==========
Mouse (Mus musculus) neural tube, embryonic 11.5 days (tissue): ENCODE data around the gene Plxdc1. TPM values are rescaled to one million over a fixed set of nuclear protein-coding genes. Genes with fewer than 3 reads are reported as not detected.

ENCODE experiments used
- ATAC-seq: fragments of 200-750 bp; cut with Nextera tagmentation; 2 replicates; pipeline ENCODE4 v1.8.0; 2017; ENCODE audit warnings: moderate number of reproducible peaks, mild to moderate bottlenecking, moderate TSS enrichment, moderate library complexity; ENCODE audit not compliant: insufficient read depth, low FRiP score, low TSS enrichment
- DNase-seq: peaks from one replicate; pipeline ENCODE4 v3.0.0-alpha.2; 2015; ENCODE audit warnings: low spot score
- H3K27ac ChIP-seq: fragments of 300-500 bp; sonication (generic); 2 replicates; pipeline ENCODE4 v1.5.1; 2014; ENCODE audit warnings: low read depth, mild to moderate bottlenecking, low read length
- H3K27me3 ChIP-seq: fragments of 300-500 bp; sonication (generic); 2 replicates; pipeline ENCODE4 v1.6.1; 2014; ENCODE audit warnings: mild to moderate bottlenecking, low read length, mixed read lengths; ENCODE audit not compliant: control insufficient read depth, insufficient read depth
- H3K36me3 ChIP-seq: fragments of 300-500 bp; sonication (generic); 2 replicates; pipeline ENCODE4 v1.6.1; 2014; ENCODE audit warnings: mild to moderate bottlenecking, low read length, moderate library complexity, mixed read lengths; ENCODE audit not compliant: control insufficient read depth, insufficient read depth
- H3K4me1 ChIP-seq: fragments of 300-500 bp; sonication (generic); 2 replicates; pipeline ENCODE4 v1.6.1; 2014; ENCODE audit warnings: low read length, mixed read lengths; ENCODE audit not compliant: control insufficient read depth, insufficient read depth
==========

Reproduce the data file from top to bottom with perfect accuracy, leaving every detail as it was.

Mouse (Mus musculus) neural tube, embryonic 11.5 days (tissue): ENCODE data around the gene Plxdc1. TPM values are rescaled to one million over a fixed set of nuclear protein-coding genes. Genes with fewer than 3 reads are reported as not detected.

ENCODE experiments used
- ATAC-seq: fragments of 200-750 bp; cut with Nextera tagmentation; 2 replicates; pipeline ENCODE4 v1.8.0; 2017; ENCODE audit warnings: moderate number of reproducible peaks, mild to moderate bottlenecking, moderate TSS enrichment, moderate library complexity; ENCODE audit not compliant: insufficient read depth, low FRiP score, low TSS enrichment
- DNase-seq: peaks from one replicate; pipeline ENCODE4 v3.0.0-alpha.2; 2015; ENCODE audit warnings: low spot score
- H3K27ac ChIP-seq: fragments of 300-500 bp; sonication (generic); 2 replicates; pipeline ENCODE4 v1.5.1; 2014; ENCODE audit warnings: low read depth, mild to moderate bottlenecking, low read length
- H3K27me3 ChIP-seq: fragments of 300-500 bp; sonication (generic); 2 replicates; pipeline ENCODE4 v1.6.1; 2014; ENCODE audit warnings: mild to moderate bottlenecking, low read length, mixed read lengths; ENCODE audit not compliant: control insufficient read depth, insufficient read depth
- H3K36me3 ChIP-seq: fragments of 300-500 bp; sonication (generic); 2 replicates; pipeline ENCODE4 v1.6.1; 2014; ENCODE audit warnings: mild to moderate bottlenecking, low read length, moderate library complexity, mixed read lengths; ENCODE audit not compliant: control insufficient read depth, insufficient read depth
- H3K4me1 ChIP-seq: fragments of 300-500 bp; sonication (generic); 2 replicates; pipeline ENCODE4 v1.6.1; 2014; ENCODE audit warnings: low read length, mixed read lengths; ENCODE audit not compliant: control insufficient read depth, insufficient read depth